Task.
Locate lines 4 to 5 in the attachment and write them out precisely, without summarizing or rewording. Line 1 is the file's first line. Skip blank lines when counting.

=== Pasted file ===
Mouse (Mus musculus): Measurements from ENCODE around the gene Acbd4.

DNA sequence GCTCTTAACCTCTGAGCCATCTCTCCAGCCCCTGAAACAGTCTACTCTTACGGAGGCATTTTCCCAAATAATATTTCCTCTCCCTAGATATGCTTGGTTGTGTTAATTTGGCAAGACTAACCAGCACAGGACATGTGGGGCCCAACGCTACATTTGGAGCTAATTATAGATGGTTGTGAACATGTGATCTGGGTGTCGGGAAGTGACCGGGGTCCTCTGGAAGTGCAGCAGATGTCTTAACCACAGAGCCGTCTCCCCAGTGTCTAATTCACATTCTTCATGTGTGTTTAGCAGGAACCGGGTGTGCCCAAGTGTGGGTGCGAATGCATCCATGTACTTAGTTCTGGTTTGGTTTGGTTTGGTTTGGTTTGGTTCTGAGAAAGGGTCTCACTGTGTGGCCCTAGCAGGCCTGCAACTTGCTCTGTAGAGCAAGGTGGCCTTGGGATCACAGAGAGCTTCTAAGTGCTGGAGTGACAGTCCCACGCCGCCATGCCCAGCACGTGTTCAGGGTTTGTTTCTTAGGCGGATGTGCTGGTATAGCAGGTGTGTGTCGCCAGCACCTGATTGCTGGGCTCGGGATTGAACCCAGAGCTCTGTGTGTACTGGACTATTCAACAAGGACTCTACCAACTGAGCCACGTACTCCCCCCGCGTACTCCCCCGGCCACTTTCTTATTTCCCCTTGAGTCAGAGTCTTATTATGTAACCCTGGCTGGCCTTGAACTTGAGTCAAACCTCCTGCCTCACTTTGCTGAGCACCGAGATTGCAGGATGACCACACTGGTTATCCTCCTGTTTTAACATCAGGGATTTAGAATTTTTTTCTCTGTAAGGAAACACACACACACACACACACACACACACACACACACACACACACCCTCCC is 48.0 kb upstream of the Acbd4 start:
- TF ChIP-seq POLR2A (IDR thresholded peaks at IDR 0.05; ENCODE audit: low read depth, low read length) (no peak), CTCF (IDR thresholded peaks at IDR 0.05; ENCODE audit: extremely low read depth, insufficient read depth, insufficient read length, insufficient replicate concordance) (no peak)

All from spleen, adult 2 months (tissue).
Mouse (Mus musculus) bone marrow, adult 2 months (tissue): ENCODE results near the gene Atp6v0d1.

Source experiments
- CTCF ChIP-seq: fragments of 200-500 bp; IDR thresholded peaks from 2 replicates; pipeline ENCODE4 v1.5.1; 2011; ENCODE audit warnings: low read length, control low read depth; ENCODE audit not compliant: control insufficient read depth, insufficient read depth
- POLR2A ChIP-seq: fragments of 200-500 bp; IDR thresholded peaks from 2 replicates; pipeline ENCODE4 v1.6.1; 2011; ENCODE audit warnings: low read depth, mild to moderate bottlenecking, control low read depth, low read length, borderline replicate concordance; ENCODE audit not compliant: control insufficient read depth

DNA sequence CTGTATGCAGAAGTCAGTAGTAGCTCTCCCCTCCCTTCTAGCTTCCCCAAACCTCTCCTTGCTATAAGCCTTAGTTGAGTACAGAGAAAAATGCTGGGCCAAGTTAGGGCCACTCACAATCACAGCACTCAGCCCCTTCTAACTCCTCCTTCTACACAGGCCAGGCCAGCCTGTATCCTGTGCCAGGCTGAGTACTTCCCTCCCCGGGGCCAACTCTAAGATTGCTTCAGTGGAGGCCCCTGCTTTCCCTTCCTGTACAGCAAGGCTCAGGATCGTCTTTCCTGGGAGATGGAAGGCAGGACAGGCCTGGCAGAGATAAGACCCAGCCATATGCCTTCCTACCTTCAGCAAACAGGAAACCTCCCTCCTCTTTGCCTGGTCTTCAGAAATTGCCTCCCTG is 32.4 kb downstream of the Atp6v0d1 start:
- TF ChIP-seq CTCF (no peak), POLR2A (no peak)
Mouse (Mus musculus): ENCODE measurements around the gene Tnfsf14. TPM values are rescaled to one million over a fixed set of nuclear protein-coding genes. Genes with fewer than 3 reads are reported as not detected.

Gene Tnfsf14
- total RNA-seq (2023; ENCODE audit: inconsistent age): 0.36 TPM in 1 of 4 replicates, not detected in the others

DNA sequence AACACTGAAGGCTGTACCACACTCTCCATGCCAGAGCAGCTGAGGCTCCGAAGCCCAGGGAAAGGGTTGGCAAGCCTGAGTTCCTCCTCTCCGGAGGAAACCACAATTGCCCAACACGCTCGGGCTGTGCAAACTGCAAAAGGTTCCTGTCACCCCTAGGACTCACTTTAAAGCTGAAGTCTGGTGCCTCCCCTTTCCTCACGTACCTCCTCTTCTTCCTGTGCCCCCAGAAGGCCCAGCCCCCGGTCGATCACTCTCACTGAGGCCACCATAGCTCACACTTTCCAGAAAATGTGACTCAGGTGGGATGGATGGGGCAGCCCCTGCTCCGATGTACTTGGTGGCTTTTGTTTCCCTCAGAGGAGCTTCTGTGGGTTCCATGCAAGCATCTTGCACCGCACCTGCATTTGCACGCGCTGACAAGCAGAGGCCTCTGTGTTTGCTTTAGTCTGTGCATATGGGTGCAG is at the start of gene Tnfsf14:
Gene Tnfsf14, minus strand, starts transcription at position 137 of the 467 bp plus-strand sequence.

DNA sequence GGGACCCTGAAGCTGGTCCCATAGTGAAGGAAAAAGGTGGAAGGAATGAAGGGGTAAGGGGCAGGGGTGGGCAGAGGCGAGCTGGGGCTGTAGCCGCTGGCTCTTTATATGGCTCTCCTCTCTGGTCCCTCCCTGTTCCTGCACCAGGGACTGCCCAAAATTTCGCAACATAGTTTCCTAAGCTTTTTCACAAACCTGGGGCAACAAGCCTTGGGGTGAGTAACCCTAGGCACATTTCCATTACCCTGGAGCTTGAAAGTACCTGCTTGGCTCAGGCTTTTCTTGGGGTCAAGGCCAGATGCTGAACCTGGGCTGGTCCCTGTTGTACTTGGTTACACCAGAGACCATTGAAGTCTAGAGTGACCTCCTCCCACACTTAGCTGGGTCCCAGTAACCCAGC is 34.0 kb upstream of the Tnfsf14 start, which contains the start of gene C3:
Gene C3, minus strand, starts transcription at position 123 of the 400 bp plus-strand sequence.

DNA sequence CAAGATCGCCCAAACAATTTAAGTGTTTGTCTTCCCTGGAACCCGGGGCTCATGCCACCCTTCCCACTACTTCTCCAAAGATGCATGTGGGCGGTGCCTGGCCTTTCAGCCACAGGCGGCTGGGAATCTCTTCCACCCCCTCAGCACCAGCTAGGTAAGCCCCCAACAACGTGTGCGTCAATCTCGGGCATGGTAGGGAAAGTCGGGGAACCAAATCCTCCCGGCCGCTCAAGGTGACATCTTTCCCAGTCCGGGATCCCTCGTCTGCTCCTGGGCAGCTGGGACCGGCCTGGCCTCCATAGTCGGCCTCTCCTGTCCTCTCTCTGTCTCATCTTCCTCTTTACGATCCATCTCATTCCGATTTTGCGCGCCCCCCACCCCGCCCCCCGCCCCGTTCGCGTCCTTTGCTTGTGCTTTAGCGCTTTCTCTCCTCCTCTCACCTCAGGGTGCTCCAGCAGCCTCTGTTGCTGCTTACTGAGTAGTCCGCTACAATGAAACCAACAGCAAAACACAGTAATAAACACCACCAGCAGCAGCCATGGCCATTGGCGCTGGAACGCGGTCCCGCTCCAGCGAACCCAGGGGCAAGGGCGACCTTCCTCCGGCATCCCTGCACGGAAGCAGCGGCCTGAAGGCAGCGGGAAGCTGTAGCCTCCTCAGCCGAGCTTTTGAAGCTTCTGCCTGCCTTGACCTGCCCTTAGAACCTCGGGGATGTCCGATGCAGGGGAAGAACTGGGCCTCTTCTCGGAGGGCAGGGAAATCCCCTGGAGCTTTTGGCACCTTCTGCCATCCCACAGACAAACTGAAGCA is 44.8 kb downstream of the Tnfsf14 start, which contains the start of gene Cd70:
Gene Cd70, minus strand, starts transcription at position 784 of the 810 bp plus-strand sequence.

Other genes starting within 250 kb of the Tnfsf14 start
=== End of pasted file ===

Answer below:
All from spleen, adult 2 months (tissue).
Mouse (Mus musculus) bone marrow, adult 2 months (tissue): ENCODE results near the gene Atp6v0d1.